Concerned about the connection between concussion in football and long-term cognitive impairment, the Drake Foundation announced its sponsorship of the HEADING Study on 17 June 2018. HEADING stands for Health and Ageing Data IN the Game of Football, and the study recruited more than 300 former UK football players over the age of 50.

What Does the HEADING Study Involve?

Researchers for the study work closely with retired footballers to learn more about their playing history, work history, and unique lifestyle factors. They also conduct extensive testing with each player to determine if they ever experienced a concussion in football and how the brain injury has impacted their lives over the years.

The purpose of the testing is to determine each former player’s current level of physical and cognitive functioning. Players can choose to provide a blood sample to give researchers the opportunity to look for biomarkers related to brain health. Assessments take place in person.

Studying the Relationship Between Neurodegenerative Disease and Concussion in Football

The Drake Foundation published an earlier study in 2017 that focused on four former football players who had developed chronic traumatic encephalopathy (CTE) from repeated head trauma during their playing years. The players chosen for the study engaged in heading the ball more frequently than their teammates. Since the study only focused on four people, the organisation decided to create a new study for a larger perspective.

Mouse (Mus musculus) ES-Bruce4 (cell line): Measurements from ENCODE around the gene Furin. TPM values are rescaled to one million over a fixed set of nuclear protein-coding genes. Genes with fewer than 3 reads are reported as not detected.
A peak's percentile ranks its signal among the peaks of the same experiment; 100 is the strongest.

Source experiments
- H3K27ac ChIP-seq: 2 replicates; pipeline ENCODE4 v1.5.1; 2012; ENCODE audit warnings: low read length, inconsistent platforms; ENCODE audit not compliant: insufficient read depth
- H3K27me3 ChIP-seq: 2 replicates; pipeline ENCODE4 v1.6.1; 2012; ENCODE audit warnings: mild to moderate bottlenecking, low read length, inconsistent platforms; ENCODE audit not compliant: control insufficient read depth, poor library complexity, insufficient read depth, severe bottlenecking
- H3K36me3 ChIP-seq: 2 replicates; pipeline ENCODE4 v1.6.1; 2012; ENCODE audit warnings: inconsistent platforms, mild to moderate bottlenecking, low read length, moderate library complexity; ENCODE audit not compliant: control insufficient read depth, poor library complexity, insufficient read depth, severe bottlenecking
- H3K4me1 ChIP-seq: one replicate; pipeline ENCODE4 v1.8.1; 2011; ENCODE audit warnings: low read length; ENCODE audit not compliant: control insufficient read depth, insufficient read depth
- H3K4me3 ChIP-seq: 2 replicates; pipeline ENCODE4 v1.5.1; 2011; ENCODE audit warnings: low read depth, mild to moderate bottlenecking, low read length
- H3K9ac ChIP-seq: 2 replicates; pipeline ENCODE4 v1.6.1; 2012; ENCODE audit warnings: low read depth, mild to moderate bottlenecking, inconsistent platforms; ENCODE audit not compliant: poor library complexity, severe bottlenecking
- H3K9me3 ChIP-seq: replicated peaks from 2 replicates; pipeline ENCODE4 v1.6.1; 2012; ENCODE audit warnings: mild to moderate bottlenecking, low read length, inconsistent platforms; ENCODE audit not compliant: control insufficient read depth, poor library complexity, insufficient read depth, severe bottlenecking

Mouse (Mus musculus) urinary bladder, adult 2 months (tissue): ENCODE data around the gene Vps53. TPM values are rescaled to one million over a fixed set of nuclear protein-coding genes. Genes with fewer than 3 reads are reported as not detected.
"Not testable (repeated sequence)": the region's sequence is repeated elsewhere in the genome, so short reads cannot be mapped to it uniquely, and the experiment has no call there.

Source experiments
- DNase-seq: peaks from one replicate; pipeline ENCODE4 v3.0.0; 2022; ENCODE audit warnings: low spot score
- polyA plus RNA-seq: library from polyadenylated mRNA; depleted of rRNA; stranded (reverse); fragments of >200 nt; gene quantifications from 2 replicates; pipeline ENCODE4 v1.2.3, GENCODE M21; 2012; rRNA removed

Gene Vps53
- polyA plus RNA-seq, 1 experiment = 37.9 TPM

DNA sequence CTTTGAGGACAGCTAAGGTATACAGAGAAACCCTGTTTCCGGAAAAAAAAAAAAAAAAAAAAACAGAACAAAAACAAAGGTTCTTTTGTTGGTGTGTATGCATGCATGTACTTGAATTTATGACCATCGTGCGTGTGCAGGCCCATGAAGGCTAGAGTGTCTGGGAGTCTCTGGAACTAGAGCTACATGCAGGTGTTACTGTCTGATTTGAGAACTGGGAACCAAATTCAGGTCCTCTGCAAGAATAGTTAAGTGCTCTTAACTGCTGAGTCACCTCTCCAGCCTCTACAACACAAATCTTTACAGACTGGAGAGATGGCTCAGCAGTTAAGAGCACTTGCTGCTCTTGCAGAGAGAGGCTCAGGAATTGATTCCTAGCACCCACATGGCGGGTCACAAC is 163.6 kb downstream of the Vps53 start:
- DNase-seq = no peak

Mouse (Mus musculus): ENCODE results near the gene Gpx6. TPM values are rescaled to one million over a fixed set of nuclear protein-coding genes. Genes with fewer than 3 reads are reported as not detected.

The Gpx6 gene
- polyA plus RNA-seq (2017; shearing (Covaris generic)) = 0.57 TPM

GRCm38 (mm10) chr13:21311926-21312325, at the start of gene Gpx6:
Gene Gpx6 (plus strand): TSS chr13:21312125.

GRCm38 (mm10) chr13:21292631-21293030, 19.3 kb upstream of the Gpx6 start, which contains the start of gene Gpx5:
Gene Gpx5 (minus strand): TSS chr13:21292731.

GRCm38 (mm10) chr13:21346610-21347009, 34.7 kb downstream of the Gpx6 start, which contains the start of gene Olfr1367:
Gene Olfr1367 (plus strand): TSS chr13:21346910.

The programme manager for the research organisation expressed excitement about working with an established team of brain researchers when announcing the study nearly four years ago. Although players and coaches have had concerns about the impact of sports-related concussions for years, little information was available prior to the 2017 CTE study.

Due to the lack of available information, football leagues in the UK were not taking the necessary precautions to protect players and their cognitive abilities. Thanks to the results of the HEADING Study, leagues have changed rules about heading the ball and upgraded concussion protocols.

Why Concussion in Football is Unique Among Head Injuries

Professor Neil Pearce from the London School of Hygiene & Topical Medicine has worked as the lead researcher for the HEADING Study since its inception. When interviewed after the announcement of the study, Pearce stated that different sports carry unique risks of head impact and the long-term affects that come with it.

Pearce used boxing as an example. Most people know that the sport increases the risk of long-term neurological deficits due to the participants taking repeated blows to the head. Prior to 2017, few people understood the relationship between concussion in football and the long-term impact of repeated ball heading. He expressed enthusiasm about providing the Football Association and Professional Footballers Association (PFA) with data they can use to justify changes that prioritise player safety.

Although the Football Association and PFA benefit from the HEADING Study, neither organisation is directly involved with it. Gordon Taylor, who serves as CEO of the PFA, indicated that the impact of head injuries and neurodegenerative disease has been a concern of the organisation for more than 20 years. However, it lacked the data necessary to implement changes until the 2017 and 2018 studies came along. The HEADING Study has been particularly instrumental in reducing brain injuries that cause long-term cognitive dysfunction.